ceptances to the amount of $840,000 were returned to the Department for cancellation. Mr. Russell, The report of the House Select Committee however, claims to have returned only $200,000 or appointed December 24th-to investigate the $250,000. He further states that the acceptances great robbery of bonds, [see pages 113-114,] | which he did return were those which had matured

Report on Mr. Floyd's Default.


in his own pocket, and could not, therefore, be negotiated. But this assertion is positively contradicted by the indorsements on the returned acceptances, and by the testimony of Mr. Irwin, a clerk in the War Department. From the careless and irre

sponsible manner in which business was transacted by that gentleman and the late Secretary of War, and from the fact that it was the habit of Governor Floyd to issue acceptances at the Department or at his house, or at whatever place he happened to be, and

other considerations, it is a matter of great uncertainty whether or not the $840,000 should be deducted from the sum heretofore stated. The probability is, that when the acceptances were returned to Governor Floyd by Mr. Russell, he accepted others at the same time, for the same amount, of which there was no registry made. It is deemed safest to proceed upon the supposition that the acceptances made in the place of those returned were registered. Upon this hypothesis, the $840,000 must be deducted from the $6,179,395 of unconditional acceptances made and registered in the War Department. This would leave of them, so far as is shown by the records of that Department, $5,339,395 still in circulation. Add to this amount the $798,000 of conditional acceptances received by Mr. Bailey in lieu of the bonds, and the aggregate is $6,137,395. Here, then, conforming the statement to the records of the War Department, is a deficit of $6,137,395 to fall upon the holders of these acceptances, or to be assumed in 'some way by the Government.

"The evidence shows that the acceptances have been sold in various parts of the United States, wherever a bank or private individual could be in'duced to purchase. Inasmuch, however, as the amount of those that have been traced directly into the hands of present holders constitutes but a small fraction of the sum still unaccounted for, and as owners are daily filing additional claims at the War Department, it is deemed unnecessary to give a detailed statement of the discovered acceptances, or to make other mention of them, than to refer to the papers relating thereto, presented by the War Department, and to the general evidence."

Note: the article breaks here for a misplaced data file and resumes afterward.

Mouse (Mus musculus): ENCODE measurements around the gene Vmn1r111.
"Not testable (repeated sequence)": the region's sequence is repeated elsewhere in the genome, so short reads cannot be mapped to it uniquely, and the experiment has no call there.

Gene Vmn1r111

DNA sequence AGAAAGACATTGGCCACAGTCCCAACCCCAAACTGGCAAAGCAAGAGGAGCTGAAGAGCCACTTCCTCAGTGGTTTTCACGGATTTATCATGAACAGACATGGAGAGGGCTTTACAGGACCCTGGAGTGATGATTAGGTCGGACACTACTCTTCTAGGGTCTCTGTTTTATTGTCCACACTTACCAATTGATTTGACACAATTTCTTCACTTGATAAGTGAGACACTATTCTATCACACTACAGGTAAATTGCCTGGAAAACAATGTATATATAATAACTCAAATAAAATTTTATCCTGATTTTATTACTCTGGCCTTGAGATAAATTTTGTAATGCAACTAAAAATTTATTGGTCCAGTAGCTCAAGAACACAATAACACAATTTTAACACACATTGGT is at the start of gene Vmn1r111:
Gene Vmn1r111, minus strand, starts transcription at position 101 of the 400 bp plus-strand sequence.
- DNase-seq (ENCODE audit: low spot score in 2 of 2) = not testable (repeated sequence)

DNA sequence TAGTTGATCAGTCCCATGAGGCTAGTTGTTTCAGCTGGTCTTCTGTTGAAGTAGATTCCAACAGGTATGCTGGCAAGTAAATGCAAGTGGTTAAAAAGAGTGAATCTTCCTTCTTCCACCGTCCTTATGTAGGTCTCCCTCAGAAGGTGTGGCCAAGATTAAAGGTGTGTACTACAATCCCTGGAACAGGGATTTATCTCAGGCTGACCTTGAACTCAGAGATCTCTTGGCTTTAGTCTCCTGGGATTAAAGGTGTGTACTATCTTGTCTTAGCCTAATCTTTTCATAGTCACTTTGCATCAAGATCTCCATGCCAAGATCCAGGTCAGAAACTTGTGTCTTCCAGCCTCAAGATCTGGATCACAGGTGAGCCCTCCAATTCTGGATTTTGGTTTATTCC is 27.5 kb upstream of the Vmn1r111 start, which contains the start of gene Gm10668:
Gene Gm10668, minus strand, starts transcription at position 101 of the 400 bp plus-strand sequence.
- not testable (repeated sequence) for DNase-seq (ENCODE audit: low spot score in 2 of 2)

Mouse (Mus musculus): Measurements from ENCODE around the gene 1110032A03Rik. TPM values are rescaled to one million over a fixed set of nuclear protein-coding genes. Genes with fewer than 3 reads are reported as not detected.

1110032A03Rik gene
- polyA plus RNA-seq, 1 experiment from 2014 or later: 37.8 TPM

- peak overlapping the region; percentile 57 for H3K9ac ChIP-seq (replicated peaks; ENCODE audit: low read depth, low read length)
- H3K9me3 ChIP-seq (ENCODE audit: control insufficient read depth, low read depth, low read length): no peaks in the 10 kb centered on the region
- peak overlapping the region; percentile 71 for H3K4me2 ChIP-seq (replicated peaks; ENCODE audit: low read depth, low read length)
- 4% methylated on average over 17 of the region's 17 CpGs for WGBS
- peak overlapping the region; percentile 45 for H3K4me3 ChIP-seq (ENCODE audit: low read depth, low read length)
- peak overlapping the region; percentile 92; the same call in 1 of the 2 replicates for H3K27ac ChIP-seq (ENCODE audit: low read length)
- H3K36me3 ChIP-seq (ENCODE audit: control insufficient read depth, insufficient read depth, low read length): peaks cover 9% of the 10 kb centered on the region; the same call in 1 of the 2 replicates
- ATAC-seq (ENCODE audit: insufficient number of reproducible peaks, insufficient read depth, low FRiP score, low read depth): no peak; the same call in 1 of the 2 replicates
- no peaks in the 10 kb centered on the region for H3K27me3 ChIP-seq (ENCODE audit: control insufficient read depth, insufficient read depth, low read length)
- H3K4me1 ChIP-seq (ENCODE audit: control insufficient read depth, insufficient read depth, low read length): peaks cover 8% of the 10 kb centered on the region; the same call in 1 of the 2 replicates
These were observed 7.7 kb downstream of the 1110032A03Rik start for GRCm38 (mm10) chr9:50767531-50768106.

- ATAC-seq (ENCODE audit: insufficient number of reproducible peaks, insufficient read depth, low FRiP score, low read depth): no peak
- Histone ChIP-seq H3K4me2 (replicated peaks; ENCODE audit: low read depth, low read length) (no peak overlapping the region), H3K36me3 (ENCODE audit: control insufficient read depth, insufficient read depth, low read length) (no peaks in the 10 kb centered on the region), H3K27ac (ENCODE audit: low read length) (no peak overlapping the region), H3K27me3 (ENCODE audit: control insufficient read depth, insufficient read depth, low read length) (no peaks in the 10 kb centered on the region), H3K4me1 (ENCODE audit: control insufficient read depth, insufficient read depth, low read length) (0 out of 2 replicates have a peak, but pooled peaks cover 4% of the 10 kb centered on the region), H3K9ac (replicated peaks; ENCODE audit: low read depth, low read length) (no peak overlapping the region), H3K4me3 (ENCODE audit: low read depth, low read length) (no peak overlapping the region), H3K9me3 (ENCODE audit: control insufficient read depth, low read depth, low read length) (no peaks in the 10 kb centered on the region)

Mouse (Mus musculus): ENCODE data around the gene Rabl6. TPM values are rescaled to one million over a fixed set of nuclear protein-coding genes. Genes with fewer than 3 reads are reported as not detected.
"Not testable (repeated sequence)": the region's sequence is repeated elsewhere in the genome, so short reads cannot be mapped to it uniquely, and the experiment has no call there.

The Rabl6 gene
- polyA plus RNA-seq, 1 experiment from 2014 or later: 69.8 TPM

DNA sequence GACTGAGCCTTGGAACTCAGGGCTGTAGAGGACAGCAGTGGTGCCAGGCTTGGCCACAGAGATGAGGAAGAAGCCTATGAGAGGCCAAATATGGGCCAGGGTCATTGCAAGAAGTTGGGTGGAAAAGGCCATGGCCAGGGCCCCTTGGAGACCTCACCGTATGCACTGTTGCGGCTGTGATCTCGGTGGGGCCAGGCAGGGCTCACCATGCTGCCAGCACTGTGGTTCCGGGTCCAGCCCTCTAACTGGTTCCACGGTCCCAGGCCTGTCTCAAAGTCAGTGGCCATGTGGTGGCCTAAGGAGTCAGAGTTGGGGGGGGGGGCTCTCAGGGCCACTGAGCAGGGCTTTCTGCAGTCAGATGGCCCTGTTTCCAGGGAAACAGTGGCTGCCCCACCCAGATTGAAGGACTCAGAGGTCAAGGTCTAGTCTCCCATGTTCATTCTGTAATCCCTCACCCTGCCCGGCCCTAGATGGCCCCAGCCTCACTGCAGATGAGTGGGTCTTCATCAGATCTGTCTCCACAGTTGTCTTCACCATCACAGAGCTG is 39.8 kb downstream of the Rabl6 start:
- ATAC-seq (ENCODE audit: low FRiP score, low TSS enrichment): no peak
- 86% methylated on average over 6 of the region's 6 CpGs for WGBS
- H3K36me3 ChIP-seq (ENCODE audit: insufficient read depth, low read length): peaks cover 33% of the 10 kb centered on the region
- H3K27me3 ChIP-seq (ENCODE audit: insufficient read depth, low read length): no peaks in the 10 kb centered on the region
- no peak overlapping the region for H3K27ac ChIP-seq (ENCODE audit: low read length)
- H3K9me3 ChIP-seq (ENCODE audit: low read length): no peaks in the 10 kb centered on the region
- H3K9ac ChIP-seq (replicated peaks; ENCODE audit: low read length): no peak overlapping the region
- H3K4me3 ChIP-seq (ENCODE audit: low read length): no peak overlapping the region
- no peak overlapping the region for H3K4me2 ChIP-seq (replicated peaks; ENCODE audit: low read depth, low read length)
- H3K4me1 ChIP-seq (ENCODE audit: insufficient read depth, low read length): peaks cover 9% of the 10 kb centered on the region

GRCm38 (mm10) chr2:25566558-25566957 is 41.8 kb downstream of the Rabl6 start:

Mr. Floyd urged, in his defence, [see page 152,] that it had been the custom of the department to issue acceptances for work to be performed on contract; but this proved to be worse than falsification. It had not only not been customary to do so, but, after the President was made aware of Mr. Floyd's "custom," and in alarm had positively forbidden it, the Secretary continued the practice. Mr. Benjamin, of Louisiana, had been written to by

bankers in New York, who



Report on Mr. Floyd's Default.

frightened at the amount of these acceptances on the market; and had, at the President's request, called upon Mr. Floyd to warn him of the dangers of this reckless use of his official name. Floyd, two days after the interview, wrote to Mr. Benjamin to thank him for his advice in the matter, at the same time promising to cease from any further issues of paper in advance of work performed by the Utah Army Supply Contractors, Messrs. Russell, Majors, and Waddell. How he kept even this promise the Committee tell us;

"It has already been shown that, contrary to the assertion of Gov. Floyd, no practice of issuing acceptances had ever prevailed in the War Department previous to its introduction by himself; that he issued these acceptances indiscriminately, and without reference to instalments, or the arrival or departure of trains, and without regard to money which was due, or which was expected to become due. One would naturally expect to find that Governor Floyd, having been admonished by one whose position and legal learning gave authority to his advice, having confessed the illegality of his proceedings and expressed a determination to make no further acceptances, would have proceeded thereafter with great caution and circumspection, even if he did not entirely discontinue his previous policy. It appears, however, that, supposing the note to Mr. Benjamin, before referred to, to have been written a year ago, there have been issued by Governor Floyd, since that time, acceptances to the amount of $2,163,000; in April, $40,000; May, $250,000; June, $350,000; July, $95,000; August, $235,000; September, $125,000; October, $270,000. To this amount must be added the $798,000 of unconditional acceptances of which there is no registry, and the grand total is as above stated. Having had his error and its probable consequences distinctly pointed out, and having expressed his intention to refrain in future from the commission of similar acts, he still persists in his former course, and actually issued an acceptance for $155,000 at a date so late as the 13th of De

cember, 1860. Whether this manifest contempt of counsel, disobedience of law, and violation of a solemn promise can be reconciled with purity of private motives and faithfulness to public trusts, is for the House to determine. It is the opinion of your Committee that they cannot."

This report, adding certainty to rumor, placed the ex-Secretary in a position of unenviable notoriety before his countrymen. Having been indicted (January 28th) on two